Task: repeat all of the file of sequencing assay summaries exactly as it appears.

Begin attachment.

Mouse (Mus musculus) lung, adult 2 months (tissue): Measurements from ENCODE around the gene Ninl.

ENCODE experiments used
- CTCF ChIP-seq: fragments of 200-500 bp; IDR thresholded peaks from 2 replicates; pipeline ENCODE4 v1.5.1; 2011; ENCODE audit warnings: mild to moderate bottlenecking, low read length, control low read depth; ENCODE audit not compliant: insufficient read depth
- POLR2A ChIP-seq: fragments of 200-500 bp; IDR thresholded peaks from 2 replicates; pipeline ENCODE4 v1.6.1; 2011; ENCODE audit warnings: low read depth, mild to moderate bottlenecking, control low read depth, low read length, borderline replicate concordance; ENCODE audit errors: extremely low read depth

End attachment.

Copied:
Mouse (Mus musculus) lung, adult 2 months (tissue): Measurements from ENCODE around the gene Ninl.

ENCODE experiments used
- CTCF ChIP-seq: fragments of 200-500 bp; IDR thresholded peaks from 2 replicates; pipeline ENCODE4 v1.5.1; 2011; ENCODE audit warnings: mild to moderate bottlenecking, low read length, control low read depth; ENCODE audit not compliant: insufficient read depth
- POLR2A ChIP-seq: fragments of 200-500 bp; IDR thresholded peaks from 2 replicates; pipeline ENCODE4 v1.6.1; 2011; ENCODE audit warnings: low read depth, mild to moderate bottlenecking, control low read depth, low read length, borderline replicate concordance; ENCODE audit errors: extremely low read depth